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15 Dec 2022

Guild of Saint Luke on keeping warmth at the heart of hospitality design

Guild of Saint Luke on keeping warmth at the heart of hospitality design

Award-winning design studio Guild of Saint Luke talks to HRC about revitalising historic brasseries, working with the structure of an existing building and keeping warmth at the heart of hospitality design. To find out more about the Design & Décor section at HRC 2023, click here

Tell us a bit about the Guild of Saint Luke

The Guild of Saint Luke is a next generation design studio that works differently from much of the competition. Rather than have expensive central offices and salaried employees, The Guild makes the most of an extensive network of freelance architects, artists and artisans from around the world. These top talents are attracted to the quality of our projects and, in our opinion, produce their best work when afforded the freedom to live as they wish. As a studio, we cut our teeth on a number of historic brasserie restorations throughout France, and have since evolved into a full service studio that creates ground-up builds such as Maison François. We are currently operating in the hospitality, residential and retail sectors. 

In the UK, the Guild of Saint Luke has been recognised for the design of Maison Francois in Mayfair, what inspired this design?

The design was heavily inspired by Ricardo Bofill’s monumental cement factory conversion, ‘La Fabrica’. In general, we try not to look at other restaurant designs for inspiration as that is how you easily fall into the trap of creating repetitive, ‘cookie cutter’ designs. Given the high ceilings and concrete shell that we inherited, we looked to churches and other brutalist interiors in order to find our voice. Of course, we could not avoid being influenced by iconic Art Deco brasseries of the past but we tried to play this down rather than dial it up.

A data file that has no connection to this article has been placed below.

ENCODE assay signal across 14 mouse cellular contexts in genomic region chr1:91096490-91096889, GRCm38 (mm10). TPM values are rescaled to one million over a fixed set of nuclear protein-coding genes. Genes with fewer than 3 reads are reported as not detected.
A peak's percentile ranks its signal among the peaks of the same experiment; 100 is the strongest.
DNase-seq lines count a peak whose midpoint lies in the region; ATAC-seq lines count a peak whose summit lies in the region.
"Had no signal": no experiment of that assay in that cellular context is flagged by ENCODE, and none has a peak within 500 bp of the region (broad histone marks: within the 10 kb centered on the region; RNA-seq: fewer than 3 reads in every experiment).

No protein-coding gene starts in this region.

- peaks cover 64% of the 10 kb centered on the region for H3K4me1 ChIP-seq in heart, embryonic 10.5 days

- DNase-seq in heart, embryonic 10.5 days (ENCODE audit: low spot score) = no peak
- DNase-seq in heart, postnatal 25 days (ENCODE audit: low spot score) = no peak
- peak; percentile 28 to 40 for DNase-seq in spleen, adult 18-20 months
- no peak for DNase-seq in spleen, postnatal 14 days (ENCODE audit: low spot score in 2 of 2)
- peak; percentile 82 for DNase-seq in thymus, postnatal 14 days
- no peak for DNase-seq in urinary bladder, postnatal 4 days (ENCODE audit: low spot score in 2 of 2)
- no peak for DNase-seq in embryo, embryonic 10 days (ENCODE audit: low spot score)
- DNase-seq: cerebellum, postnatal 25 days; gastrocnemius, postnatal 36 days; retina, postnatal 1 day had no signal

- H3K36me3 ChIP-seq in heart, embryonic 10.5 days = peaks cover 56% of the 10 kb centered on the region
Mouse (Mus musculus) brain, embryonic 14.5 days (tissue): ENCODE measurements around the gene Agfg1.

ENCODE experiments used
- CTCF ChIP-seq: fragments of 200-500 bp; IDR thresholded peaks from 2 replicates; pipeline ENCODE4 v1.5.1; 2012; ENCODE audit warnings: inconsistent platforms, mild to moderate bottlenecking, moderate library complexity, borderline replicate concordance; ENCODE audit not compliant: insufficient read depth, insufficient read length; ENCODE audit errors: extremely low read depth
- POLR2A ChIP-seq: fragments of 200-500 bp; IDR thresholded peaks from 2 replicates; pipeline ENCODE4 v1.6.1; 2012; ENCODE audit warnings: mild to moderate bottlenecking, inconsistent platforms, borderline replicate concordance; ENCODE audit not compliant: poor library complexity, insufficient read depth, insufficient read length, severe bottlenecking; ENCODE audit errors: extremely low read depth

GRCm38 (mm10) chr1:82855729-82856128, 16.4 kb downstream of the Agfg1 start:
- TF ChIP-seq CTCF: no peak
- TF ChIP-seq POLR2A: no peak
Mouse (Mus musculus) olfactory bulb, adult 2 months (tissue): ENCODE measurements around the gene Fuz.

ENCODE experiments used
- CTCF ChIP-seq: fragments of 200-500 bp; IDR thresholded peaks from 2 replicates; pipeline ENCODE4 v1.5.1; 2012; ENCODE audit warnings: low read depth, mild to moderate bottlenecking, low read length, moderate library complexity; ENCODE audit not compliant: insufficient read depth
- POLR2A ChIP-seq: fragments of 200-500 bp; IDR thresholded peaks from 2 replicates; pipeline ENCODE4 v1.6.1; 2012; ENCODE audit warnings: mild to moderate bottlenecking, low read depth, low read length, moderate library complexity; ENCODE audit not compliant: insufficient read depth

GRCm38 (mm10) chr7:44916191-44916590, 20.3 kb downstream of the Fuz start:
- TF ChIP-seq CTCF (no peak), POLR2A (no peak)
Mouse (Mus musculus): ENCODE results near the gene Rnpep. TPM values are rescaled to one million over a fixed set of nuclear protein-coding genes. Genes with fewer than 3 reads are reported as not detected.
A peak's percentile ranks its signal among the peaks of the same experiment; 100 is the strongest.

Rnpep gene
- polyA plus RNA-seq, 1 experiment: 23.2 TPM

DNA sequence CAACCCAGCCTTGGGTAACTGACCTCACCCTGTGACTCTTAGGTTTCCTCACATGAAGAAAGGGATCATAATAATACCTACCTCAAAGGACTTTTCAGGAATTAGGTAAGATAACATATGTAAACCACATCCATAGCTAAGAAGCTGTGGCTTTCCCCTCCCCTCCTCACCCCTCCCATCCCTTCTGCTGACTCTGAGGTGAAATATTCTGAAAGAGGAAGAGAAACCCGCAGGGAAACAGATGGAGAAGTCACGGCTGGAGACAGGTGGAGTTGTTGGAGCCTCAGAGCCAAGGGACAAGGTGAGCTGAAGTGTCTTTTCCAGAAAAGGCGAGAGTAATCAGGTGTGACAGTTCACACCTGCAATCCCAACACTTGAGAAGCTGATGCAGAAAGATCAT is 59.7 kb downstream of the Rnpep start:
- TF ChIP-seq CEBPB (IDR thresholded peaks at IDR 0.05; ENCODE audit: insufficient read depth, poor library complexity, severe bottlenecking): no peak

How do you approach finding new ideas?

New ideas flow through the company with relative ease because we are constantly engaged with design source material, be it archival or on the never-ending moodboard that is Instagram. However, as mentioned above, I would say that we try to look outside of the genre in which we are working for inspiration. We have no desire to imitate an existing restaurant or hotel, but are quite happy to re-contextualise a residential interior from the past in a hospitality project for instance. 

Are there any trends or materials or approaches in design that are particularly interesting or inspiring you at the moment?

I think that we are feeling the influence of the return to 90s minimalism, and the embrace of cool metals. We see it as a reaction to the overblown maximalism that we have seen in London hospitality in recent years. 

What do you have to keep in mind when designing hospitality spaces?

The one thing to always keep in mind is the warmth of the space. Hospitality is all about receiving and no matter how cool your design, if it is not warm and inviting, people will struggle to hunker down and get cosy. 
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